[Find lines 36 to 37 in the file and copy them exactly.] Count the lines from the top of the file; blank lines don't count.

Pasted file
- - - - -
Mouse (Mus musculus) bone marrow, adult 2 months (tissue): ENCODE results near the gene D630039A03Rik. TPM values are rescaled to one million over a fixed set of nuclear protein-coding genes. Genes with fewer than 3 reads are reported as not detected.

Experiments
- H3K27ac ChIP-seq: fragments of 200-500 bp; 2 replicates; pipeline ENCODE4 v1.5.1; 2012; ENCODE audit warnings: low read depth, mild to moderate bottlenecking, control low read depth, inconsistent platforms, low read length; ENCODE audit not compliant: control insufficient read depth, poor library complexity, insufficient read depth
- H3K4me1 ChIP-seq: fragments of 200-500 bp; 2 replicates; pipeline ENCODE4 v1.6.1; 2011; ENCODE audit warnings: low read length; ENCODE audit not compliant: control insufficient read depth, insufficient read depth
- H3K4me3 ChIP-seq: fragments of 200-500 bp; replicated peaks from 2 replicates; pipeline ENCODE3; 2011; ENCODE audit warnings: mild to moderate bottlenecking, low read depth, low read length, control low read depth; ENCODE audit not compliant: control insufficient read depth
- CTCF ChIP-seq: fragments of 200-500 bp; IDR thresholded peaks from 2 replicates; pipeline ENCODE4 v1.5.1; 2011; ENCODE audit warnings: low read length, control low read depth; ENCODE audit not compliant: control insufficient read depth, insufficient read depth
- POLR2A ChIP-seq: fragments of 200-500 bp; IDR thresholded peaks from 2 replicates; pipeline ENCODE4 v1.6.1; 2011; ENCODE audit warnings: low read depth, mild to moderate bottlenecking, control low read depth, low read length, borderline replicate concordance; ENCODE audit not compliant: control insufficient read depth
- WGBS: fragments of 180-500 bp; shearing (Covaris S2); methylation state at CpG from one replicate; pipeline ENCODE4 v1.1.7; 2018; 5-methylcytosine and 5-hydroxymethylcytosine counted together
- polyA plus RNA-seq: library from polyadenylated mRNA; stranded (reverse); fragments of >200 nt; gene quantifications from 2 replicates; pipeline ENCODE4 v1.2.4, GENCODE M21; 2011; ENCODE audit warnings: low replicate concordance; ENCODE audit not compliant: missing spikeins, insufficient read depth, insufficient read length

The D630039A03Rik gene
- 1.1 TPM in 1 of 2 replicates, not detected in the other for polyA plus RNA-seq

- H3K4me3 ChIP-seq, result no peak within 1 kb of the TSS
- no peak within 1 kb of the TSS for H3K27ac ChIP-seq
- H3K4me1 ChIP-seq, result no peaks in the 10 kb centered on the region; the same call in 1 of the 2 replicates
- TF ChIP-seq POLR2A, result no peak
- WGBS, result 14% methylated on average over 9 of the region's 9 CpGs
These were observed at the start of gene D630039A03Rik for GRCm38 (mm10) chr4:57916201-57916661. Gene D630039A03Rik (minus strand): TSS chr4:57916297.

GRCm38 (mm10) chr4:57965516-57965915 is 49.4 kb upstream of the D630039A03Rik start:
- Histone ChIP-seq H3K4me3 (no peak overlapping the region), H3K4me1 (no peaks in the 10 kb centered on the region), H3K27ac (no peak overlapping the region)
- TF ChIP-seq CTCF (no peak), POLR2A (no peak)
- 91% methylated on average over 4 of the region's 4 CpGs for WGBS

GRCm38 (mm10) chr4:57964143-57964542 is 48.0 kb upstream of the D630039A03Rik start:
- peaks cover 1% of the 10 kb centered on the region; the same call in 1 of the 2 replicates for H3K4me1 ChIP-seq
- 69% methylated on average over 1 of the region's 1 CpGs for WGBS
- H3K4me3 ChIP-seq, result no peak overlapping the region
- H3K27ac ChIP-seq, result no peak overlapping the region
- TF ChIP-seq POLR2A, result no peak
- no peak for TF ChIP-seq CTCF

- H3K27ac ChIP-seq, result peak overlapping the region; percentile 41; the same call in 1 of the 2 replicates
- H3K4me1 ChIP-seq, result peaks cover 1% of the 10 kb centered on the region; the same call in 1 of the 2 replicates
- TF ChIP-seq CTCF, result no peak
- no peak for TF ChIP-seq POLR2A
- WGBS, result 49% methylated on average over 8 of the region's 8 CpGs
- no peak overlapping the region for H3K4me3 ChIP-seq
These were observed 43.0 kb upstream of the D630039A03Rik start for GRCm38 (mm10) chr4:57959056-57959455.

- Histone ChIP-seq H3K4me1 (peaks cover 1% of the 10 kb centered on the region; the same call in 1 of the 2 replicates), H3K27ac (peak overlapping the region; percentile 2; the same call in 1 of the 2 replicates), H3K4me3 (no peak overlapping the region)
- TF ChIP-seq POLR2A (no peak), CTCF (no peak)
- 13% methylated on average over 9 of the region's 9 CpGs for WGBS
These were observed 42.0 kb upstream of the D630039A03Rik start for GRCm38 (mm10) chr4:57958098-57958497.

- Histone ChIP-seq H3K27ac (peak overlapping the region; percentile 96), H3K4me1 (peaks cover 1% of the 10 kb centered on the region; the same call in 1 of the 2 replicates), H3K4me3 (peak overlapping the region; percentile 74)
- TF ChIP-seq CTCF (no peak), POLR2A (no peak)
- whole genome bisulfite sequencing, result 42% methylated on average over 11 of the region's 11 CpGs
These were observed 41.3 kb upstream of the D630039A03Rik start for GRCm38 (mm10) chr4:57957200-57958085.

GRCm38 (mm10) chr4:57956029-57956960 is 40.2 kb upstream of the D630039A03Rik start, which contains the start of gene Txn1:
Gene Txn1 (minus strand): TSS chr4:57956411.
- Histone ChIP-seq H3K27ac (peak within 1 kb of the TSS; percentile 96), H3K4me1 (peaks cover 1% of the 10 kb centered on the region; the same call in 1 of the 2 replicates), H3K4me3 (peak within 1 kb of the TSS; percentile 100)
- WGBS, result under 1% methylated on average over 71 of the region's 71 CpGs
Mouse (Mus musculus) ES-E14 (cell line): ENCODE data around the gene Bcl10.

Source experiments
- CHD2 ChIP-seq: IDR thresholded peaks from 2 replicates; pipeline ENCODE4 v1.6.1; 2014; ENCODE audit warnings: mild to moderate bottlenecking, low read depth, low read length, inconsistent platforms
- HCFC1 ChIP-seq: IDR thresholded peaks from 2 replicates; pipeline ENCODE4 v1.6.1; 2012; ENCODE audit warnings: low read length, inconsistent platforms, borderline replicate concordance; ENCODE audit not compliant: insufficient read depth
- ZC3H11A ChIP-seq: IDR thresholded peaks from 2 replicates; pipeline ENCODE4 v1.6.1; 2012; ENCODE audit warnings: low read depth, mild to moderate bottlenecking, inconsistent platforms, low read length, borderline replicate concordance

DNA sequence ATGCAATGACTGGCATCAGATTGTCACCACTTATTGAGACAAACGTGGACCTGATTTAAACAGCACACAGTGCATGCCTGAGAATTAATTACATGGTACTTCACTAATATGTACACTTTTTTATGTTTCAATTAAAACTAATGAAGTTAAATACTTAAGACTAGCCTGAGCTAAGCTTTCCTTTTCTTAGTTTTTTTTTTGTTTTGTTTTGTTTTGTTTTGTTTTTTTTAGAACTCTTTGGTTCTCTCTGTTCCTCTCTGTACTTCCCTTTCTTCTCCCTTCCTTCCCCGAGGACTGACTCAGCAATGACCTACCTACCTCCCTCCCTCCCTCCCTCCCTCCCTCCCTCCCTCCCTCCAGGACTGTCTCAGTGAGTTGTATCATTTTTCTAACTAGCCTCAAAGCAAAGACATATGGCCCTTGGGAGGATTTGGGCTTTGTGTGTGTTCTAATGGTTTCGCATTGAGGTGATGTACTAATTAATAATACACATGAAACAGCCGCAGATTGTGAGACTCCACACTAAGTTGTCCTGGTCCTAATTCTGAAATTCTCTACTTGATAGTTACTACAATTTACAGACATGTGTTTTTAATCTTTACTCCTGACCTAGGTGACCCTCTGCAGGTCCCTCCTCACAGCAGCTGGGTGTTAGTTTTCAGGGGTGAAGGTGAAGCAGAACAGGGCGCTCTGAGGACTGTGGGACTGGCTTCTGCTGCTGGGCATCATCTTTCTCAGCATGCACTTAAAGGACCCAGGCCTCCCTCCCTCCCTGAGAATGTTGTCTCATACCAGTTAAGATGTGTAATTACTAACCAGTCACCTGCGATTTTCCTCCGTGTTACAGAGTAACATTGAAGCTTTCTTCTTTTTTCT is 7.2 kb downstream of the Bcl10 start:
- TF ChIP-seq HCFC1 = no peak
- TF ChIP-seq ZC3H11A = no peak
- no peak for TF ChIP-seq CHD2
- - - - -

- Histone ChIP-seq H3K4me1 (peaks cover 1% of the 10 kb centered on the region; the same call in 1 of the 2 replicates), H3K27ac (peak overlapping the region; percentile 2; the same call in 1 of the 2 replicates), H3K4me3 (no peak overlapping the region)
- TF ChIP-seq POLR2A (no peak), CTCF (no peak)